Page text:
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It is well known that the performance of athletes who suddenly move to a location at a higher altitude than they are used to will suffer; when sports events such as the Olympics are held in a high altitude location, athletes often move to the area much earlier in order to adapt.

The question I haven't been able to find an answer to is: How big of an altitude difference is significant? E.g. Will a sprinter who lives and trains at sea level feel any different competing at 200 - 300 m above sea level?

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3 Answers 3

300m should not make that much of an effect for average sports, but higher than that, the effect grows gradually, there are reports of people suffering from altitude sickness when ventured higher than 2400m.

Altitude training has been used by athletes from many years now. At higher altitudes, due to the reduced pressure, it becomes harder for the lungs to diffuse oxygen into the blood. Hence in order to compensate, the blood inturn increases its hemoglobin capacity to try to absorb more oxygen. Hence when you train at higher altitudes, your body will then be able to perform better at lower altitudes immediately after.

In your questions when athletes have to compete at higher altitudes, there is a slight effect depending on the altitude, hence for their body to adapt and perform at those altitudes, they shift and start training at that altitude before the event.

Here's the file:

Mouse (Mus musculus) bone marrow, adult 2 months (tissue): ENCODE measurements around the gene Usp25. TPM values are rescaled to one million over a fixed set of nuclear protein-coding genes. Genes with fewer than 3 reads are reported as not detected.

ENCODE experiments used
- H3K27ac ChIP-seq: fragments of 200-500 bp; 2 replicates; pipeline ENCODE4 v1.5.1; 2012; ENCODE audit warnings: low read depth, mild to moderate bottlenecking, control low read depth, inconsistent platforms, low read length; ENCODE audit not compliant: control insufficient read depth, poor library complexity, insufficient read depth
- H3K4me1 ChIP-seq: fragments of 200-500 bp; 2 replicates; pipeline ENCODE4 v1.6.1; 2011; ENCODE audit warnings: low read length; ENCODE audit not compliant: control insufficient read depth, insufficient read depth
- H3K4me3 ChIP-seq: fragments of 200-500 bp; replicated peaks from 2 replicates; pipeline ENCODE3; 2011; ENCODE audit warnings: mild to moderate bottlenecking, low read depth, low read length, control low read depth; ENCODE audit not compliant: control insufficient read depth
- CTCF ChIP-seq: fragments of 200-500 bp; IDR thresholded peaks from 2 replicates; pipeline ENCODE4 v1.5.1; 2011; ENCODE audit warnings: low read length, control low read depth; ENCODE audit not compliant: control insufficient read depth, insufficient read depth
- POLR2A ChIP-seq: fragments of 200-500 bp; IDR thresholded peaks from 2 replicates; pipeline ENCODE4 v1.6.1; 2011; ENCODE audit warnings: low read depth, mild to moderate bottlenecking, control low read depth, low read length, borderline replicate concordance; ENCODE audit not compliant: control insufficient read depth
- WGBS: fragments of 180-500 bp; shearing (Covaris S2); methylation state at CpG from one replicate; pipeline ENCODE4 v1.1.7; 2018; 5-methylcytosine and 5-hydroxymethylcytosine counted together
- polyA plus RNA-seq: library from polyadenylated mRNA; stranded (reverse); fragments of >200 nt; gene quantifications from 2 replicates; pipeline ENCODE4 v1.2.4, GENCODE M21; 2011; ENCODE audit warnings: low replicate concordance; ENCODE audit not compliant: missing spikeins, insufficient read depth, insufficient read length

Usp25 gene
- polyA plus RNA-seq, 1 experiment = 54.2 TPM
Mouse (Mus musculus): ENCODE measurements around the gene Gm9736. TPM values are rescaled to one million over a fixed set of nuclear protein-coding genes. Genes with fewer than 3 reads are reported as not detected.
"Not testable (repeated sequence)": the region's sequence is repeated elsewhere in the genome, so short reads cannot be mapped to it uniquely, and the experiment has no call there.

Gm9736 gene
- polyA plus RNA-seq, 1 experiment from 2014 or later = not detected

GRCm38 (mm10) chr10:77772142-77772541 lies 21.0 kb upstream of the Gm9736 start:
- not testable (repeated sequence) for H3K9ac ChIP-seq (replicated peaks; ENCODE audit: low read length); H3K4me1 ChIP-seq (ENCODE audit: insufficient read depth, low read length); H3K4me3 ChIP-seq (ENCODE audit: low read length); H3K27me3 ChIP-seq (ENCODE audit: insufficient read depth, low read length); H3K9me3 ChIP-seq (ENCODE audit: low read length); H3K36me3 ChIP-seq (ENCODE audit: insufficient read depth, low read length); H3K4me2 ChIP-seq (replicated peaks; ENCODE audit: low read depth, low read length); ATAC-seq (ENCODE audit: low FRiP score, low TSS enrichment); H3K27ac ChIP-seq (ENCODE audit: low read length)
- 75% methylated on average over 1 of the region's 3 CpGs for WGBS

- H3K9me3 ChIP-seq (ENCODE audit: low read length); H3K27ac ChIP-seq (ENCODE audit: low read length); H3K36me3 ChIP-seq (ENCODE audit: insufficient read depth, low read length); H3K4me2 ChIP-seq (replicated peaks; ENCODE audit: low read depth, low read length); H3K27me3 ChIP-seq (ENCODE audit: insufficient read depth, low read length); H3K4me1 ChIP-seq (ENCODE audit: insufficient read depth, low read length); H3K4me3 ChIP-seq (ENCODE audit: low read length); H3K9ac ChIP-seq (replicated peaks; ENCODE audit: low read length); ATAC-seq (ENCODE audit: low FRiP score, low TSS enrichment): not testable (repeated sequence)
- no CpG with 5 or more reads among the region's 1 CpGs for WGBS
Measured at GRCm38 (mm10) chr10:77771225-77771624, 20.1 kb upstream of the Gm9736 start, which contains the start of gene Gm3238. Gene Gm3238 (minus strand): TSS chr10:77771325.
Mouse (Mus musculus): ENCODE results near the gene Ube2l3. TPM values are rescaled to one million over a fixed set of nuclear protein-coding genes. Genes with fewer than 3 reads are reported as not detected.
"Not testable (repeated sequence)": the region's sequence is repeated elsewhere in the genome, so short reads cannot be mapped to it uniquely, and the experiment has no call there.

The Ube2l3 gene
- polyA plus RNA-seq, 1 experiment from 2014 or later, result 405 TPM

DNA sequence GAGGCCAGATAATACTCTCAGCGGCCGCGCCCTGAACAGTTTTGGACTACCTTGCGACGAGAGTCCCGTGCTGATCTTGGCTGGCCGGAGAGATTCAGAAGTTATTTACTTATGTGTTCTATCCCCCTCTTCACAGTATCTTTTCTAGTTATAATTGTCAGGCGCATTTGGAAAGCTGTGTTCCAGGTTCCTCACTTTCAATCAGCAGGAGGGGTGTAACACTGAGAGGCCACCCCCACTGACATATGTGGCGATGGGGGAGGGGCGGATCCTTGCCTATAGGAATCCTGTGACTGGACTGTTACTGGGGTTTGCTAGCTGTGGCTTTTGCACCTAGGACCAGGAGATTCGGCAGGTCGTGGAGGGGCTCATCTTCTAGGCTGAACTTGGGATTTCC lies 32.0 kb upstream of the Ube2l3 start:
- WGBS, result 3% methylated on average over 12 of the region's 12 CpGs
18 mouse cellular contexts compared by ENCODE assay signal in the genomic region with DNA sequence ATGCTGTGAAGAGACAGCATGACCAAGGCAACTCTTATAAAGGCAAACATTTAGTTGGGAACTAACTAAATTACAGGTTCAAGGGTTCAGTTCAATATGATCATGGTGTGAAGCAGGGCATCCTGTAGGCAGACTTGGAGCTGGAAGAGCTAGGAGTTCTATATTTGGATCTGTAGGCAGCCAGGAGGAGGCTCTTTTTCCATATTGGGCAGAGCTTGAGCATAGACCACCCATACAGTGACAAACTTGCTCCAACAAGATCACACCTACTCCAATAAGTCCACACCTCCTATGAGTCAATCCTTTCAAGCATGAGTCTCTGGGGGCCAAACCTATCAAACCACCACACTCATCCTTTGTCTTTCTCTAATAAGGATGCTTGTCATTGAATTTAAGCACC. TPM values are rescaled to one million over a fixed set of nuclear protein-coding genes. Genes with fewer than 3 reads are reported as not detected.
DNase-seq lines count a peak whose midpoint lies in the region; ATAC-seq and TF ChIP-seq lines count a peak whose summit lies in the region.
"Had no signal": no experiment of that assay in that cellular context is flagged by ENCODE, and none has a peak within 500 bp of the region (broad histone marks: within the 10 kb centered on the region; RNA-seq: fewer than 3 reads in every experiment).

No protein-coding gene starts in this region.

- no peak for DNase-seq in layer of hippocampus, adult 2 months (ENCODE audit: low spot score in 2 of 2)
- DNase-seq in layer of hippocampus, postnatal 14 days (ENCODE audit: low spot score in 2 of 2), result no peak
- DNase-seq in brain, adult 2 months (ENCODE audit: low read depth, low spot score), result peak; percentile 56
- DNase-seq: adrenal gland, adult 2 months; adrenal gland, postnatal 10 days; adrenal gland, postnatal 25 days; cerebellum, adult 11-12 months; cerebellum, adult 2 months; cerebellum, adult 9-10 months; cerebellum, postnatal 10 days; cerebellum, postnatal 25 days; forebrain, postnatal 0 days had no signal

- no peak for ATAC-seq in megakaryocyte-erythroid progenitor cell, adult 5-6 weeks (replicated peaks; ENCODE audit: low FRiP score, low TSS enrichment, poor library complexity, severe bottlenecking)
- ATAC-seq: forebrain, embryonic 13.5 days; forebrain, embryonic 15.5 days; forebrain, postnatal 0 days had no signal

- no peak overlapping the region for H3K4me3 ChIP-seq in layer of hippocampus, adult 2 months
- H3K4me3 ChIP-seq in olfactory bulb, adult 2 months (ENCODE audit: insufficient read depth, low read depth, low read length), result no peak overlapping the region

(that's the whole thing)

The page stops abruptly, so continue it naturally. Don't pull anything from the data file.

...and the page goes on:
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Bicycling can easily quantify this with modern power meters. This site has a calculator that lets you see the loss in power and speed as altitude increases. And you can compare acclimatized versus non-acclimatized athletes.

http://www.cyclingpowerlab.com/effectsofaltitude.aspx

As you can see by the chart, the change is fairly insignificant at 500m or less.

Interestingly in cycling, you actually gain speed at altitude because the thinner air offers reduced drag, which more than makes up for your reduced power.

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Purely based on the density of oxygen, the usual rule is that you lose 2.5% of the oxygen for every 1000 feet (304 meters) of altitude. That probably isn't significant for recreational athletes, but to world-class athletes it may be significant.

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